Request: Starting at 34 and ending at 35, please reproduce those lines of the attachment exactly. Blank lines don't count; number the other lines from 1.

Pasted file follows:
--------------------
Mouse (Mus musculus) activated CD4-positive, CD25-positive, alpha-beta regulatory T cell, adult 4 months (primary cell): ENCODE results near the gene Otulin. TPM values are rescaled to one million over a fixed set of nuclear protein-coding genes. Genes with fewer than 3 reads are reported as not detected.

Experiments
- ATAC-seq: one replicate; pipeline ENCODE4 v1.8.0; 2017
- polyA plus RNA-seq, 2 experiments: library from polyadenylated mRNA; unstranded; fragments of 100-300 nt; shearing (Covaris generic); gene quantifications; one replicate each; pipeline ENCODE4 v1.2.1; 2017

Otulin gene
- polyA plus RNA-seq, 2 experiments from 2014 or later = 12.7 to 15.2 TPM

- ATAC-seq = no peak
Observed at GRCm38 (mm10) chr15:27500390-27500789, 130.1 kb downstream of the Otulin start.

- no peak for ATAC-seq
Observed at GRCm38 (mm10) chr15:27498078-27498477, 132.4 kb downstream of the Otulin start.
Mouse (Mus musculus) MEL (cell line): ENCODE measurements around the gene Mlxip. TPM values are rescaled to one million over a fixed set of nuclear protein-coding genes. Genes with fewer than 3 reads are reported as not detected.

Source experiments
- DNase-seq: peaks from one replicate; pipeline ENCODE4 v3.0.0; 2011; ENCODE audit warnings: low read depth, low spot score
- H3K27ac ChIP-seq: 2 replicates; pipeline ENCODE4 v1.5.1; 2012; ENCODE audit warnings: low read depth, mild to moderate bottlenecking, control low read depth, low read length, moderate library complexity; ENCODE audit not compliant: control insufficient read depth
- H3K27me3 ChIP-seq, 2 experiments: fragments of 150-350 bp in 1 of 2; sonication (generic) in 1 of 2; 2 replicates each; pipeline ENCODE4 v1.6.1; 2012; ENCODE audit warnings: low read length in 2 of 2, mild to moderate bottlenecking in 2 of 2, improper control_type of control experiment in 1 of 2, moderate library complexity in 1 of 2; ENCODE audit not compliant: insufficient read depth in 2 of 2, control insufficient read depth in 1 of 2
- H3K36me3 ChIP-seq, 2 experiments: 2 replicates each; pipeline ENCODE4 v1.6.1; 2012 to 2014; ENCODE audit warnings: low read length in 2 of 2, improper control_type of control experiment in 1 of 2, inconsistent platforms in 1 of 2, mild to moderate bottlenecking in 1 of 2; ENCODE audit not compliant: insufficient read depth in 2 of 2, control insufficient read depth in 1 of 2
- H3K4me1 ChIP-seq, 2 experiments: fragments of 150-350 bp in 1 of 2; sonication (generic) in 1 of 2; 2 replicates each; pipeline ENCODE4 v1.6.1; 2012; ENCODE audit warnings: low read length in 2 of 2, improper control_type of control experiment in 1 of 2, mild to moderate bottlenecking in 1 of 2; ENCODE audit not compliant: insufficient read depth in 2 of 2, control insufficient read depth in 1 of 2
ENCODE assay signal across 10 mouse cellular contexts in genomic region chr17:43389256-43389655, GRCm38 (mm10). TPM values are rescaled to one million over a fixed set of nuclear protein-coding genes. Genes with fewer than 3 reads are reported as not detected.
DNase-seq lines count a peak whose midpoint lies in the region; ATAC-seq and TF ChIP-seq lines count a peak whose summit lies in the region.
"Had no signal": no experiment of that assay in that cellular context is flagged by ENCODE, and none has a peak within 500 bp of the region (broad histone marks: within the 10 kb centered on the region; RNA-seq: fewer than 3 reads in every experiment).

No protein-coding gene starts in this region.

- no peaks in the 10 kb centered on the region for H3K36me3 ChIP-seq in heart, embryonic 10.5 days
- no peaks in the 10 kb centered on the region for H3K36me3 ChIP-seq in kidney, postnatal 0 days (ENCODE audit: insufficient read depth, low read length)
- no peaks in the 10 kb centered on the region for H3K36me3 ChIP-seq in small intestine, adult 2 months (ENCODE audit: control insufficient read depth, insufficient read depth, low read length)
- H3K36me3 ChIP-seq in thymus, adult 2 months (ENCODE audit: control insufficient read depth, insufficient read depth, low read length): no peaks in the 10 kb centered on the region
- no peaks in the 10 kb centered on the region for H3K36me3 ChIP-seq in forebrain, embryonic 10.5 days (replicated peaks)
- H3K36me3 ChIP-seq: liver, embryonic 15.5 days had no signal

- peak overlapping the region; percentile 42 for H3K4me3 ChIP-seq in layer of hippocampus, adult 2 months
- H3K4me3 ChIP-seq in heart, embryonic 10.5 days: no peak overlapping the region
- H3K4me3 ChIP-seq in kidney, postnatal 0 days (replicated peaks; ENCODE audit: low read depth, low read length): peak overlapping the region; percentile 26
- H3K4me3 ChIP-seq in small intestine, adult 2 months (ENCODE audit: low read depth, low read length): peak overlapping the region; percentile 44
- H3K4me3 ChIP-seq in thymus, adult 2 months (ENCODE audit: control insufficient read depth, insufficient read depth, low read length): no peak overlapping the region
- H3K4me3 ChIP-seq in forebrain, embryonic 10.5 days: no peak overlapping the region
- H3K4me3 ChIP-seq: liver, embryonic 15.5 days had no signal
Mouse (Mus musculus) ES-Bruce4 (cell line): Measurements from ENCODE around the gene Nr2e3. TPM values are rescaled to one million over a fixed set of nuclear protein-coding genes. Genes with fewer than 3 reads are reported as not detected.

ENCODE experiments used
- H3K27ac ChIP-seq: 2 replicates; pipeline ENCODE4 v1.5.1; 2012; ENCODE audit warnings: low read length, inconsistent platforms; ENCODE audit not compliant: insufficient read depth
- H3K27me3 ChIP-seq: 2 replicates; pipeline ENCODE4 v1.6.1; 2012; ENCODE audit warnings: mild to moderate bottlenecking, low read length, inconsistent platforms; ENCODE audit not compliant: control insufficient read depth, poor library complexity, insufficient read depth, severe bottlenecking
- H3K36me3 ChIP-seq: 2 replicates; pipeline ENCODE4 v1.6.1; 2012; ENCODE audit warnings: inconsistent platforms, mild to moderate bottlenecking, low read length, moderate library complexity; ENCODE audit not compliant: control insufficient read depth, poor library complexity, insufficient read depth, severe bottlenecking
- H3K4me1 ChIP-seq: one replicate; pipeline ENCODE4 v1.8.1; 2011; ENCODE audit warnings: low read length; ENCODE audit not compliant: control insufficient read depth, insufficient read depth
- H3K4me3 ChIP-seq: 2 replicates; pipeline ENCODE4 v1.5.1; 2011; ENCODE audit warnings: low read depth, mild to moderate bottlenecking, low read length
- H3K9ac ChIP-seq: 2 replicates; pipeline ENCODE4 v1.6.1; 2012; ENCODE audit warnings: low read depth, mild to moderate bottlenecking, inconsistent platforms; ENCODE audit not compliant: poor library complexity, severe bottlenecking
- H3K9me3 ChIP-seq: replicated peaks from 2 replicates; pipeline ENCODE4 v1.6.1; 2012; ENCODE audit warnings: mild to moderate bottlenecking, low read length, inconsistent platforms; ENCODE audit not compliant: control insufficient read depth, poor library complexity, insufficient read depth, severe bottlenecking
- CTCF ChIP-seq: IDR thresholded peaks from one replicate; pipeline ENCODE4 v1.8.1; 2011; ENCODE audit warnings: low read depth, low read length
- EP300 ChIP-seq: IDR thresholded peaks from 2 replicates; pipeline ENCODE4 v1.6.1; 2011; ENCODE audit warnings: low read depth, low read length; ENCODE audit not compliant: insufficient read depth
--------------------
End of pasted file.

- H3K4me3 ChIP-seq: liver, embryonic 15.5 days had no signal
Mouse (Mus musculus) ES-Bruce4 (cell line): Measurements from ENCODE around the gene Nr2e3. TPM values are rescaled to one million over a fixed set of nuclear protein-coding genes. Genes with fewer than 3 reads are reported as not detected.